Is it still a bad idea for psychology majors to rent their intro textbook?

Inside Higher Ed reports that the number of students who rent textbooks is increasing. Interestingly, e-books have not caught on — most students are still using printed textbooks (though iPads might change that).

When I teach intro, I have always suggested to my students that if they are going to major in psychology, it is a good idea to purchase and keep their intro textbook. My argument has been that it will be a good reference for their upper-division classes, which might assume that they already know certain concepts. For example, when I teach an upper-division class in motivation and emotion, I assume that my students understand classical and operant conditioning (and I tell them in the syllabus that they should go back to their intro textbook and review the relevant sections).

A downside of this advice is that textbooks are very expensive. Renting a book, or selling one on the used market after the term ends, is a way for students to reduce costs.

Anyway, what this got me wondering is whether it’s still helpful or necessary for students to keep their intro textbooks. Is there enough good info on the internet now that they could just google whatever topics they need to review? A few years ago I looked around on the web for a well-written, introductory-level account of classical conditioning and wasn’t impressed with what I found. I still don’t think I’d assign the current entry for classical conditioning as a review. But with the APS Wikipedia project, for example, maybe things will get better soon.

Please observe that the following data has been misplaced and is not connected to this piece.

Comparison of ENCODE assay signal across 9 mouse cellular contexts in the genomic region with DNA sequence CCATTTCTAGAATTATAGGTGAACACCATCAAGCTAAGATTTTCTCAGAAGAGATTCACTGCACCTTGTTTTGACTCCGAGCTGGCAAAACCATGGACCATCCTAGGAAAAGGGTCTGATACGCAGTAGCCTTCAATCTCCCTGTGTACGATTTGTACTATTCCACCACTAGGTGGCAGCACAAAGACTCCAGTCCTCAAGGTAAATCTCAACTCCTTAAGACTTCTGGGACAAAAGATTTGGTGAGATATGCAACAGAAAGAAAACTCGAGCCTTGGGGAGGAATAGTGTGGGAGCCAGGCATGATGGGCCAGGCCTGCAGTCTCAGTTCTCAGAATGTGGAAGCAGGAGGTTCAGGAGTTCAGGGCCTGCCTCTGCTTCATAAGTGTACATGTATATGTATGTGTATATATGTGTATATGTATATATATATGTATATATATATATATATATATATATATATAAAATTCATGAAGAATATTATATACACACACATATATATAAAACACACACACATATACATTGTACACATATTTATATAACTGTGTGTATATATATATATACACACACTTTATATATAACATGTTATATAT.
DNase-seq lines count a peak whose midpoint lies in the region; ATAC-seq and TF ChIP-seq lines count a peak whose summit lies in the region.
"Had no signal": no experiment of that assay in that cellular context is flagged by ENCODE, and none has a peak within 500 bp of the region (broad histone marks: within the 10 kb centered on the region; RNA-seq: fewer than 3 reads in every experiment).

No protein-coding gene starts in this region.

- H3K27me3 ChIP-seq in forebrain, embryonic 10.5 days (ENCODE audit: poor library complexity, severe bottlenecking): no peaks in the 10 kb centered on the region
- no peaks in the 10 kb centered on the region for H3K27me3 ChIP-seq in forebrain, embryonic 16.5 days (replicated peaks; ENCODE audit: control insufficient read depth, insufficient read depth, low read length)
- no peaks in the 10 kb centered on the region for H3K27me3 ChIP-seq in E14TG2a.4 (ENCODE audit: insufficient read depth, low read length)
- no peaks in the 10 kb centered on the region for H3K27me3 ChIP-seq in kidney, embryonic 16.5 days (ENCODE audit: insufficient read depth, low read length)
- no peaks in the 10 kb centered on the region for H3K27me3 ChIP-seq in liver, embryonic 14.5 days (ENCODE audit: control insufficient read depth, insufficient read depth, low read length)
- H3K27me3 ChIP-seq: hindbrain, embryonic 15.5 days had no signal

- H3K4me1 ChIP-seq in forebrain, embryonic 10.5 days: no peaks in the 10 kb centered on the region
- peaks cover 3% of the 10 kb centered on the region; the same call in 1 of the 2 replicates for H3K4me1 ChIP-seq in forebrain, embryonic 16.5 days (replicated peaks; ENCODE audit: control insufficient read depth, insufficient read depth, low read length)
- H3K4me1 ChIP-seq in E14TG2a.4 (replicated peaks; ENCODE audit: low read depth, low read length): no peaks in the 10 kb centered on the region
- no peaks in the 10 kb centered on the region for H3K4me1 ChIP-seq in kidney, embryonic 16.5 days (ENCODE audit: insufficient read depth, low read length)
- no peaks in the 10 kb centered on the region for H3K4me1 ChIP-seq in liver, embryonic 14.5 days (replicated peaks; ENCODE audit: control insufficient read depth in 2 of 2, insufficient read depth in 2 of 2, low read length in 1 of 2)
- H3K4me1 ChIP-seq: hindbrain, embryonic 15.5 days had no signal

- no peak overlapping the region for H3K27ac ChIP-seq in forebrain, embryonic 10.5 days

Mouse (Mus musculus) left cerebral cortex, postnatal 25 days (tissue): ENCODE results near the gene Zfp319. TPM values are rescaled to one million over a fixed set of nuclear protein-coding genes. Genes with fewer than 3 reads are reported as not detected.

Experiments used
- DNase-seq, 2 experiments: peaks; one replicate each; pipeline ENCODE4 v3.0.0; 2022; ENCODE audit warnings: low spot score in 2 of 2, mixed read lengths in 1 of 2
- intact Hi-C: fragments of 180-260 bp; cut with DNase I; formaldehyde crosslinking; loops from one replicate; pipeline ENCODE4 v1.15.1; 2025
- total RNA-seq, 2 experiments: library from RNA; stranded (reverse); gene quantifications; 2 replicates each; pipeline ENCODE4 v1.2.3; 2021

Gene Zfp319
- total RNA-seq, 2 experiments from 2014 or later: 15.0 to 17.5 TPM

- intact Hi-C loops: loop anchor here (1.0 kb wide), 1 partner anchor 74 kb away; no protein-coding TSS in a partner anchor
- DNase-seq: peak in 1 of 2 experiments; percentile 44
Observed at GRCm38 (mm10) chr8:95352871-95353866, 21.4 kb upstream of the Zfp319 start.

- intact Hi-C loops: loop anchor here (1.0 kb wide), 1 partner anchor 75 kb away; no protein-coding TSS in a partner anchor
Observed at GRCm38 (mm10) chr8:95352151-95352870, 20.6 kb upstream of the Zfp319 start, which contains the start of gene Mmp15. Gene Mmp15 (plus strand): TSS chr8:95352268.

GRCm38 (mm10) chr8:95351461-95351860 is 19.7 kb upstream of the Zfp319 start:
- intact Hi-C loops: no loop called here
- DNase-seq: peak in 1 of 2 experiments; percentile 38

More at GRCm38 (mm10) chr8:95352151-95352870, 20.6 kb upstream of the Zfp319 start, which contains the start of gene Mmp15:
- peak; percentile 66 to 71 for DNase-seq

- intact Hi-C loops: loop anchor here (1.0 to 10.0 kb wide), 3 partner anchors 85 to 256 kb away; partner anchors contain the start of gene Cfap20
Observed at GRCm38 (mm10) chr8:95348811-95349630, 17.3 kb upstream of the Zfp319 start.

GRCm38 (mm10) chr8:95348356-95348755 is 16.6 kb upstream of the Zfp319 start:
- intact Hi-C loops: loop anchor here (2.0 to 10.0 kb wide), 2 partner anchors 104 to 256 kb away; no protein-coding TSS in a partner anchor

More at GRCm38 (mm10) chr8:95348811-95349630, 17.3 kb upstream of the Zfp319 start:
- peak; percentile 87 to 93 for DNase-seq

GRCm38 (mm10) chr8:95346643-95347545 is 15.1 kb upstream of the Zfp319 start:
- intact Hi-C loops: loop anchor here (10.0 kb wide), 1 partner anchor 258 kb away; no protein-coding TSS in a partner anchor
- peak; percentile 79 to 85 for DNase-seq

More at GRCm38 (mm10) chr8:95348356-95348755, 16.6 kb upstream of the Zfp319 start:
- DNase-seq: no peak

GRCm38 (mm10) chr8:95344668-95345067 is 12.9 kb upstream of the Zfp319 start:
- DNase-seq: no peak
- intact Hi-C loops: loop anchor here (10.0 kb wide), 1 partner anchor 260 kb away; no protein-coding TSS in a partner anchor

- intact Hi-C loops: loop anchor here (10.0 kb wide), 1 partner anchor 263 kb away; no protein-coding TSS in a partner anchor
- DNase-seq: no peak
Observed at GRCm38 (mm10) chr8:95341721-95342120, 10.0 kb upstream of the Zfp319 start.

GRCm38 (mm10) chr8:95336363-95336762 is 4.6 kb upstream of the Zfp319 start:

I remember finding my intro textbook especially helpful when I studied for the psychology GRE, but not many undergrads will go on to do that. Next time I teach an upper-division class I’ll probably ask my students how much use they’ve gotten out of their intro text afterward.

2 thoughts on “Is it still a bad idea for psychology majors to rent their intro textbook?

  1. I used my intro text for GRE Psychology studying, too. I never used it for my upper division undergrad courses, though. I have occasionally used it when meeting with undergrads in my office (mostly because I am working with a lot of neuroscience and physiology undergrads who don’t have the basic psych background), but other than that, I haven’t touched it. And this is from someone who got a PhD in psych…

  2. I am fine with the trend towards renting (in everything, really, netflix, pandora, etc etc).
    But unfortunately, I don’t like the attitude that often goes with it; where quality content is devalued in favor of what is easier.

    When it is that much easier to go to Wikipedia, rather than access the textbook (even if it is often relatively easy to borrow an intro textbook, doesn’t every department have hundreds of these things?) I think students go with Wikipedia (or a random youtube clip, for that matter) rather than the textbook.
    I guess I don’t care if they rent the textbook, as long as they come out of the class realizing that a textbook (any textbook) is going to be a far more credible source than Wikipedia, youtube, or (often in the top ten google results).

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